Scientists discover why sound blunts pain in mice

By The Science Advisory Board staff writers

July 11, 2022 -- An international team of researchers have discovered exactly why sound can reduce pain, at least in mice.

Since the 1960s, human studies have demonstrated music and other kinds of sound could alleviate acute and chronic pain, but the mechanism for why this worked wasn't clearly understood -- until now.

Researchers from the National Institute of Dental and Craniofacial Research (NIDCR), the University of Science and Technology of China, Hefei, and Anhui Medical University, Hefei, China teamed up to explore and manipulate the brain circuitry in mice with regards to sound and pain (Science, July 7, 2022, Vol. 377:6602).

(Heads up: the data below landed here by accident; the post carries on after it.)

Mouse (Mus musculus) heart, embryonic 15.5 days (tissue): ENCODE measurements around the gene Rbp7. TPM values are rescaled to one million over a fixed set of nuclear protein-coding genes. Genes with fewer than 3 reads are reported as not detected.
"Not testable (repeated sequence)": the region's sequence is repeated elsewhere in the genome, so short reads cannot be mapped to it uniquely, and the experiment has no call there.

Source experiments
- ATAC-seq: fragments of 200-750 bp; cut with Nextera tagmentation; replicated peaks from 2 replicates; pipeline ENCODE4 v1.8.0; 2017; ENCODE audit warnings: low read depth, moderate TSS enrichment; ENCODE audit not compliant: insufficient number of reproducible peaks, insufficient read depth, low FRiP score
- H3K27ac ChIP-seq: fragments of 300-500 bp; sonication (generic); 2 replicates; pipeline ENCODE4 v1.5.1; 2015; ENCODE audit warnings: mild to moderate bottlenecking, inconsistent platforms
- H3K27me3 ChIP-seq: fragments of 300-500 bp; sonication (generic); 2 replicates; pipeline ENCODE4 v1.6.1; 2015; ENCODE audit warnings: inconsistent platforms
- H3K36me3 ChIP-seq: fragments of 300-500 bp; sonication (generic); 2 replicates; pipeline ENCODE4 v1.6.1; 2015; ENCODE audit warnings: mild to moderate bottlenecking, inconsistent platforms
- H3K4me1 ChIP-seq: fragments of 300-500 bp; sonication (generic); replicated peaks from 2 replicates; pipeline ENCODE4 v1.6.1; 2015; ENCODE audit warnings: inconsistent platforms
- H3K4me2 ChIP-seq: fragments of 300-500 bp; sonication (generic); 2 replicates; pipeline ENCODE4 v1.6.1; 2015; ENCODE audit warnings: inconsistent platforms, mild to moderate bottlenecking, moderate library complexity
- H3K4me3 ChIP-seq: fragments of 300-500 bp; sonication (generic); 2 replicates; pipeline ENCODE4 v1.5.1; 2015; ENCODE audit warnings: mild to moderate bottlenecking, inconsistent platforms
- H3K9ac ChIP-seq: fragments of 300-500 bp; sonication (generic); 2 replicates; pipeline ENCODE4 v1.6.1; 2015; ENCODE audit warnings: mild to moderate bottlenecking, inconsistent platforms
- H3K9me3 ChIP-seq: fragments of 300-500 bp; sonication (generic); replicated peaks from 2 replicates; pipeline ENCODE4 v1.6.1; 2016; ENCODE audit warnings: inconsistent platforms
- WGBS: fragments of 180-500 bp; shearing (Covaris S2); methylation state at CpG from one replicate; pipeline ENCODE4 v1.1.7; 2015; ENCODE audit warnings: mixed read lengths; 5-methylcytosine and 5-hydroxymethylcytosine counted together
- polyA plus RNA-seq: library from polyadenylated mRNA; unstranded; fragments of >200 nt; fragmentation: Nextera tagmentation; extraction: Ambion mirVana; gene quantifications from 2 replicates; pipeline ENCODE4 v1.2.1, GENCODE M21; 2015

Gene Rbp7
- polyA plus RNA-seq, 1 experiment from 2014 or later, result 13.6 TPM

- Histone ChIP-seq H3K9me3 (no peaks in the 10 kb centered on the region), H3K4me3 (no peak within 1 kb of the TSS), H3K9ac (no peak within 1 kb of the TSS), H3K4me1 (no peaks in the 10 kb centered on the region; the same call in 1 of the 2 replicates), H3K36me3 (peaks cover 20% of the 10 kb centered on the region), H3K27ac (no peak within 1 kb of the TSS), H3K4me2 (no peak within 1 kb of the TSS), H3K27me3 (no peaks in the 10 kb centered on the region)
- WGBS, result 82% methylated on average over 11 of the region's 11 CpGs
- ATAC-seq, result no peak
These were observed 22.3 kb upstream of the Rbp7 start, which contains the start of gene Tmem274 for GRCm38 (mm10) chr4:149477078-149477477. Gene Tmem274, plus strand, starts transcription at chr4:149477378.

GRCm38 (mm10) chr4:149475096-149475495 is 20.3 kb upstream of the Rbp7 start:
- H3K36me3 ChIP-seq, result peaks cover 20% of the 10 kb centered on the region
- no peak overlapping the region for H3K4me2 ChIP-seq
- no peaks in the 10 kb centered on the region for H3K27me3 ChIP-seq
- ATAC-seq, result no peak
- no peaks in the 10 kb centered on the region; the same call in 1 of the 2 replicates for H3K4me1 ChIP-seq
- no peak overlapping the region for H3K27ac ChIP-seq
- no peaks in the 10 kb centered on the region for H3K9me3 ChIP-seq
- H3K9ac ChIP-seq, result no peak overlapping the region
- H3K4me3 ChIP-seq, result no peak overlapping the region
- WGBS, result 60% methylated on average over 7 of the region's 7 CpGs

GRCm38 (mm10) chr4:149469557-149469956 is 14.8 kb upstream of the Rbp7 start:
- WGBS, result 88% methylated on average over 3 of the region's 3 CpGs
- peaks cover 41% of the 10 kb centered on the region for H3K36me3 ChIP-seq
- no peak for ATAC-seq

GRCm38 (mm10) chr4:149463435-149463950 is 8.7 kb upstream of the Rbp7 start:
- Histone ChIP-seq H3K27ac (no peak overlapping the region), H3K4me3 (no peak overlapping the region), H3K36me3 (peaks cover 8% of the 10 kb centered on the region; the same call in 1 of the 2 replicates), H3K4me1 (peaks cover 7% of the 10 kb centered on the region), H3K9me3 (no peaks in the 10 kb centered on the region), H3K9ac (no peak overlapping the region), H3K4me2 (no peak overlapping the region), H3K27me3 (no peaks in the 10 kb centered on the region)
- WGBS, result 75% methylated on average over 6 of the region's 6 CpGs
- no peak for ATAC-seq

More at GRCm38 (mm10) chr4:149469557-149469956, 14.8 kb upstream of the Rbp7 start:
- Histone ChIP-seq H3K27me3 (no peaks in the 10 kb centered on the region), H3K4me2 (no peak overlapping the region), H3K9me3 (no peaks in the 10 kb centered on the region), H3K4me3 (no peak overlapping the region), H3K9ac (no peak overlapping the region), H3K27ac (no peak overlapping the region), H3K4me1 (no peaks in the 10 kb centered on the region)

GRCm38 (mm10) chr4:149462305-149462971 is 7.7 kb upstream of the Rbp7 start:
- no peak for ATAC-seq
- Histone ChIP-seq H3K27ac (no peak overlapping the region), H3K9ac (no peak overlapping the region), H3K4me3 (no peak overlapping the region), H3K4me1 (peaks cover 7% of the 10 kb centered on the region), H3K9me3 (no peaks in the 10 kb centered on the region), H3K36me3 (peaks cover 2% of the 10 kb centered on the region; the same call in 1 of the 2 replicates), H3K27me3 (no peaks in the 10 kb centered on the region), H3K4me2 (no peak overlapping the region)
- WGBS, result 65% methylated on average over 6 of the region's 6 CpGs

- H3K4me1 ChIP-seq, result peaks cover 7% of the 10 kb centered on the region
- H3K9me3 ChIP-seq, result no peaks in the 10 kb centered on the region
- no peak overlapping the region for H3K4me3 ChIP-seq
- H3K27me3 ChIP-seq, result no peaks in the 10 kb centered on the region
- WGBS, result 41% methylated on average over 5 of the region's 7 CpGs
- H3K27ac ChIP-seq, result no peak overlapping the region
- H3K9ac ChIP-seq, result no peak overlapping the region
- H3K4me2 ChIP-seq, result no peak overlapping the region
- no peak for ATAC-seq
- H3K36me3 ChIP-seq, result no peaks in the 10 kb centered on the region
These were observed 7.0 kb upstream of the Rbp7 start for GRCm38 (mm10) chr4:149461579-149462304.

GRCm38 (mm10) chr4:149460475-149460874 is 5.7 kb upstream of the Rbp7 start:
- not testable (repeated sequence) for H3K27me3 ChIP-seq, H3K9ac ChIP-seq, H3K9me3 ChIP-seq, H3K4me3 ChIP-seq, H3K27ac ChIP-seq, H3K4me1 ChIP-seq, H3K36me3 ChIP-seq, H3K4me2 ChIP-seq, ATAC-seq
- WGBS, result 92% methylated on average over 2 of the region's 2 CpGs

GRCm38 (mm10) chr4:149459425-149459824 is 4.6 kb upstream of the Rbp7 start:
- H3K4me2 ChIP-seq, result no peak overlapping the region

They exposed mice with inflamed paws to three types of sound: a pleasant piece of classical music, an unpleasant rearrangement of the same piece, and white noise. All three types of sound, when played at a low intensity relative to background noise, reduced pain sensitivity in the mice. However, higher intensities of the same sounds didn't affect pain responses.

To determine why, the team then used noninfectious viruses combined with fluorescent proteins to trace connections between brain regions. They spotted a route from the auditory cortex to the thalamus and discovered low-intensity noise reduced the activity of neurons at the receiving end of the pathway in the thalamus.

Not using sound but instead light- and small molecule-based techniques to suppress that neural pathway mimicked the pain-blunting effects of low-intensity noise. Also, turning on the pathway restored pain responses.

It's unclear if similar brain processes are involved in humans or whether other aspects of sound, such as perceived harmony or pleasantness, are important for human pain relief.

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